20/03/2014 00:30 | By Gabriel Tate, contributor, MSN TV

W1A: Hugh Bonneville returns in amusing BBC2 mockumentary

TV review: BBC2's W1A continues where mockumentary Twenty Twelve left off with Hugh Bonneville in fine form.

The cast of BBC comedy W1A (© The cast of BBC comedy W1A. Image. BBC)


In W1A, Ian Fletcher (Hugh Bonneville), the former Head of Deliverance for the London Olympics, joins the BBC. His new role as Head of Values is at the centre of this sequel to fly-on-the-wall mockumentary Twenty Twelve.

What worked

The observations of labyrinthine corporate life, from jargon to management structures, is spot on once again. No one does bewildered and bumbling better than Hugh Bonneville.

What didn't work

The media in-jokes walked a tightrope at times, and there isn’t yet anyone to really root for. The theme tune (from 1970s children’s favourite Animal Magic) is already driving me nuts.

Full review

With BBC Three’s days numbered, the future of the licence fee apparently under discussion and Noel Edmonds threatening a takeover, the timing of W1A, one of the corporation’s increasingly frequent bouts of self-flagellation, is either acutely brilliant or acutely awful.

Either way, it adds intrigue to a deceptively ruthless satire. Twenty Twelve, John Morton’s smart, funny mockumentary covering the build-up to the London Olympics, coasted on an undeniable goodwill towards the event it was documenting.

"It adds intrigue to a deceptively ruthless satire."

One can’t always say the same of the BBC, but it’s hard to hold much against an organisation so ready to take itself to task.

Ultimately, however, W1A is a comedy. Dealing promptly with the darker corners of Auntie’s recent history (‘recent learning opportunities’), silliness rapidly descended in the opener.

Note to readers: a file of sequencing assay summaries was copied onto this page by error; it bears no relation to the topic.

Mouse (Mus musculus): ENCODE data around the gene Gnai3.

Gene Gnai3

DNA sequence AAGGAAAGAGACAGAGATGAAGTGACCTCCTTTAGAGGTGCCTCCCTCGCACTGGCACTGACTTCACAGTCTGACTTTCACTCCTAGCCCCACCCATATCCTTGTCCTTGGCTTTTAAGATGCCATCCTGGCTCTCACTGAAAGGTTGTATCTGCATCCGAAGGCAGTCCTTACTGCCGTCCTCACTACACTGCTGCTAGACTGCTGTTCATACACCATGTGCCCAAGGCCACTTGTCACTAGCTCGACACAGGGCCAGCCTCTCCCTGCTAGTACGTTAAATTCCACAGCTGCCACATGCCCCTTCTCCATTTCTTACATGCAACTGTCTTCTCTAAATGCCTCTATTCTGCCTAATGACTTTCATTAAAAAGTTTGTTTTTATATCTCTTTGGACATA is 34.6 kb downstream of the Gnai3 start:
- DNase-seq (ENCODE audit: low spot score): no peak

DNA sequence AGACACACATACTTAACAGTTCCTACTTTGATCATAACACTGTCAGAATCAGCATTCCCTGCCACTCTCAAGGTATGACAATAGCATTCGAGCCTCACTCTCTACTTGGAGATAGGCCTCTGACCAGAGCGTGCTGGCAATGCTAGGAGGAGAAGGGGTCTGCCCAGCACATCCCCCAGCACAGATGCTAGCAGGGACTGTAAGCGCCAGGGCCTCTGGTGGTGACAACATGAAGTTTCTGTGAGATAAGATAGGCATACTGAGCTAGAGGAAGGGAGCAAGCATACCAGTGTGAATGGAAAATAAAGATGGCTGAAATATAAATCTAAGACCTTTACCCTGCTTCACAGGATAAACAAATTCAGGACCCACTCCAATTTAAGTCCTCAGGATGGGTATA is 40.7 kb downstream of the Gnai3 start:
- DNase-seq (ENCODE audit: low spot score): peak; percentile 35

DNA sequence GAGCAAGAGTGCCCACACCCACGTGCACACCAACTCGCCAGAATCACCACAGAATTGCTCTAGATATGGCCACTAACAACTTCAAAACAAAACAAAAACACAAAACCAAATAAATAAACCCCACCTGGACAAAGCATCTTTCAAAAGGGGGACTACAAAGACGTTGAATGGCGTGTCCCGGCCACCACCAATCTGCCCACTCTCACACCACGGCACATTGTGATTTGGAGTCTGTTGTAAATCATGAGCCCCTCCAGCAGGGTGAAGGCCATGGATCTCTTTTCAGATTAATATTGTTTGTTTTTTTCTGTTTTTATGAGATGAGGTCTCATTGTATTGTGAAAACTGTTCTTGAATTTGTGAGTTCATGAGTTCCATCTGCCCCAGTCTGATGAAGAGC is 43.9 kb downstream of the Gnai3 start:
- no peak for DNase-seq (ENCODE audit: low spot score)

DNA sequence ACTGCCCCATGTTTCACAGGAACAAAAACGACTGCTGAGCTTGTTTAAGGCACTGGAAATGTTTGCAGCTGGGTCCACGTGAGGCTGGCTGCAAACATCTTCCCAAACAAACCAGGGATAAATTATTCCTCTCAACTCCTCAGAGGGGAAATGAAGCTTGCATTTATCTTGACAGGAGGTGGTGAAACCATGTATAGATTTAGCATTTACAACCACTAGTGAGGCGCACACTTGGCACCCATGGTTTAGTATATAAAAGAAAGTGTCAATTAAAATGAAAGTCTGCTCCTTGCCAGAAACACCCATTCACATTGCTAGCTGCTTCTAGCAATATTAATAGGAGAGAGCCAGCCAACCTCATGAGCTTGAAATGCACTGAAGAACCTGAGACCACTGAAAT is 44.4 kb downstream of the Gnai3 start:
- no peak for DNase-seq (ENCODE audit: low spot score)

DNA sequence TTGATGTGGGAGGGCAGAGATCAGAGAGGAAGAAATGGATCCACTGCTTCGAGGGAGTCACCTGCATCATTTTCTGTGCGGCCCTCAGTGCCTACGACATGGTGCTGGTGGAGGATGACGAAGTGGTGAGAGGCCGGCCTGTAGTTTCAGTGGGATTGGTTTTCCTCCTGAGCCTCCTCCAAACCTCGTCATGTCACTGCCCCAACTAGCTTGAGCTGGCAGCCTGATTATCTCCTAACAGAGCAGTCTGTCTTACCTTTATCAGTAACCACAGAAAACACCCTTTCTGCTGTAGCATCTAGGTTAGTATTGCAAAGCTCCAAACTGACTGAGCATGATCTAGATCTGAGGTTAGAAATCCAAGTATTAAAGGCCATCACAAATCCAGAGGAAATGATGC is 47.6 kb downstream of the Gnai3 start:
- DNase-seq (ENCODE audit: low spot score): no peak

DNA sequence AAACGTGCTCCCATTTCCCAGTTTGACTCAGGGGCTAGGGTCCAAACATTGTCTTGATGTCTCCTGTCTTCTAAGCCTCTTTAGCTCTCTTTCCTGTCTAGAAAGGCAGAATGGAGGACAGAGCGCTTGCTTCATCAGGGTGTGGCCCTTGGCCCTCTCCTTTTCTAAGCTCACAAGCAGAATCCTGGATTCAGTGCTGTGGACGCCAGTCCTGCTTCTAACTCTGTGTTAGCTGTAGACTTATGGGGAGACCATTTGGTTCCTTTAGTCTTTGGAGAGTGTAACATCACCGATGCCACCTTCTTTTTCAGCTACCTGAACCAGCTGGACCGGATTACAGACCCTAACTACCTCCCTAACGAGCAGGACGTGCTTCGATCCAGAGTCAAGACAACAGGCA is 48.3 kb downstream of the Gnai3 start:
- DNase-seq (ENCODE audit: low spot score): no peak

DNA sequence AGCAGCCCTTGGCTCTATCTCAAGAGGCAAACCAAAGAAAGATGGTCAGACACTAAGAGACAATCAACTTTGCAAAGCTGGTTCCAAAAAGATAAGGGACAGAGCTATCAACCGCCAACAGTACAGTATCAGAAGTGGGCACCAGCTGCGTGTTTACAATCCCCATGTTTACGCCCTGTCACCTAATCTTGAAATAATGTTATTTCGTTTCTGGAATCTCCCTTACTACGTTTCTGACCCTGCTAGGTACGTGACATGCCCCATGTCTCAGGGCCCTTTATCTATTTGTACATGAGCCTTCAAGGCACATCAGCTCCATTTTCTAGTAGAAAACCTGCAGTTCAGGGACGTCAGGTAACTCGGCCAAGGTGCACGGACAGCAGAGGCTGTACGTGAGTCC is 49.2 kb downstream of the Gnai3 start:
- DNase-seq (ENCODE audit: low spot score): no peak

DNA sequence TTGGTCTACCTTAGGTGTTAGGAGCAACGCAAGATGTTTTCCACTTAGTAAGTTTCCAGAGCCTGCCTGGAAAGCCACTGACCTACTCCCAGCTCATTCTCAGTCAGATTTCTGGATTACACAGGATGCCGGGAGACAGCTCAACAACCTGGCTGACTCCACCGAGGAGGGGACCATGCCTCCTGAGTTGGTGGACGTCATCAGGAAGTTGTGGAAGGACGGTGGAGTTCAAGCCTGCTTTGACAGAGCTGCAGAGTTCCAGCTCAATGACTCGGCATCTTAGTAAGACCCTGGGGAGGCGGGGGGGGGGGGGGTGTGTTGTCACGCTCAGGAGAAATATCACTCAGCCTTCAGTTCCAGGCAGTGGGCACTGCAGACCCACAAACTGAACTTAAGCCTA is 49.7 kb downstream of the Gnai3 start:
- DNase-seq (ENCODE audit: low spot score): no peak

Bonneville’s Ian Fletcher may have a new – if equally meaningless – job title (Head of Values), but otherwise, he remained as inept and confused as ever, grappling with his fold-up bike and bluffing his way through meetings as the BBC is attacked for displaying anti-Cornish prejudice.

New faces and old faces in W1A

Jessica Hynes also makes a welcome return as aggressively blank PR expert Siobhan Sharpe, while David Tennant’s narration remains deliciously arch.

But while Anna Rampton (Sarah Parish) may be imposing, Lucy Freeman (Nina Sosanya) brusque and Simon Harwood (Jason Watkins) slippery – and each beautifully performed – you couldn’t call any of them sympathetic.

The BBC of W1A is exclusively peopled by the venal or the idiotic (and Hugh Skinner’s vacant intern Will sweeps all before him in the latter department). What’s missing here is someone an audience can cheer on; Twenty Twelve gave us Olivia Colman’s gauche, lovelorn PA Sally and there’s no one at this early stage with comparable emotional depth.

Like its predecessor, W1A provides a steady source of chuckles without prompting belly laughs. However, the blend of wordplay, character comedy and sight gags was deft and those paying full attention were rewarded; did you spot the incomprehensible subtitles during Ian Fletcher’s ‘digital handshake’ session?

The dangers of tail-chasing self-referentialism, meanwhile, were more or less negotiated: a game cameo from Carol Vorderman (drafted in to replace Clare Balding as Alan Titchmarsh’s co-host on Britain’s Tastiest Village) and a hilarious, blissfully brief tête-à-tête between Alan Yentob and Salman Rushdie (arm-wrestling to an opera soundtrack) were the only moments where smugness threatened to intrude.

Corporate jargon, meanwhile, becomes an ever more insistent presence in our lives: a depressing prospect, to be sure, but shows like W1A at least allow us to laugh through the tears.

  • Verdict: Not all good, but not far off. 

    Star grade

What other reviews say

The Telegraph - "On the evidence of this opener, though, W1A doesn’t have the charm of its predecessor. In Twenty Twelve."

Herald Scotland - "The first episode of this new 'mockumentary' was a pale and sorry copy of The Office."

What people on Twitter said‏

‏@abcedminded - "I assumed Twenty Twelve was the apex of middle class, metropolitan naval-gazing and that was that. But no, here comes W1A! Thanks, BBC!"

‏@PhilipGHarris - "OMG #W1A is better than #TwentyTwelve I can't stop giggling. Brilliant BBC."

@padster - "BBC show #W1A one of the funniest things I've seen in ages. The nightmare of corporate management doublethink! Brilliant stuff. Thx Auntie!"

The views in this article are those of the author alone and not of MSN or Microsoft

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